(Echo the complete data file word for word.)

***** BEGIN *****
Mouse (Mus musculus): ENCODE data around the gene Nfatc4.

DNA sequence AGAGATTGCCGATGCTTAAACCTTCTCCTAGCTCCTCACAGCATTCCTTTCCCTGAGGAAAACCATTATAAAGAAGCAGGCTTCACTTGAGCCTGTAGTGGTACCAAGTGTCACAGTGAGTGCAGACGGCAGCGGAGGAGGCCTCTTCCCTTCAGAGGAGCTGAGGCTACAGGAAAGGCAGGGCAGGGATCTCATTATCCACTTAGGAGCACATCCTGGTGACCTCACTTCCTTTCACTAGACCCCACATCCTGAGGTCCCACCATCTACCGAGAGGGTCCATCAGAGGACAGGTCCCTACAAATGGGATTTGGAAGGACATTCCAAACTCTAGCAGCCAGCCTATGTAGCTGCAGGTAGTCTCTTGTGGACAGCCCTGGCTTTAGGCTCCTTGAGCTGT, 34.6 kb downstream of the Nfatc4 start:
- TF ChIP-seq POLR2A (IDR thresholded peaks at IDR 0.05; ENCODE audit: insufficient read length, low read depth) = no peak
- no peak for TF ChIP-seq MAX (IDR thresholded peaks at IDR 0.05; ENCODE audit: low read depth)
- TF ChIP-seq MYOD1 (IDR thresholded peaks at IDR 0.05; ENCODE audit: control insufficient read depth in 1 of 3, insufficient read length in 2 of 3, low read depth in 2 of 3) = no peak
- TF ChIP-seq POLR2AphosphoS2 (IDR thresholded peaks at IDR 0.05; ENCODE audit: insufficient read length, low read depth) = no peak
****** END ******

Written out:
Mouse (Mus musculus): ENCODE data around the gene Nfatc4.

DNA sequence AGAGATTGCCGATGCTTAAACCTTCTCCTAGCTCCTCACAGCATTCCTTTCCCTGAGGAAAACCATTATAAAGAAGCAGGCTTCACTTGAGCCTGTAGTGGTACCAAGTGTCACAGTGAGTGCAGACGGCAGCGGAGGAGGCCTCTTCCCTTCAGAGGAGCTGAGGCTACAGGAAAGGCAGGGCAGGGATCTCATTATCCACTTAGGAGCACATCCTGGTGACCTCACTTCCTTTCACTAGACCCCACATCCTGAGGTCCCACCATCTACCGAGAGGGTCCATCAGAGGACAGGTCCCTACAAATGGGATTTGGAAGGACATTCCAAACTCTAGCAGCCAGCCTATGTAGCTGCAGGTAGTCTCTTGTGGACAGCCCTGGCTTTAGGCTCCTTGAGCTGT, 34.6 kb downstream of the Nfatc4 start:
- TF ChIP-seq POLR2A (IDR thresholded peaks at IDR 0.05; ENCODE audit: insufficient read length, low read depth) = no peak
- no peak for TF ChIP-seq MAX (IDR thresholded peaks at IDR 0.05; ENCODE audit: low read depth)
- TF ChIP-seq MYOD1 (IDR thresholded peaks at IDR 0.05; ENCODE audit: control insufficient read depth in 1 of 3, insufficient read length in 2 of 3, low read depth in 2 of 3) = no peak
- TF ChIP-seq POLR2AphosphoS2 (IDR thresholded peaks at IDR 0.05; ENCODE audit: insufficient read length, low read depth) = no peak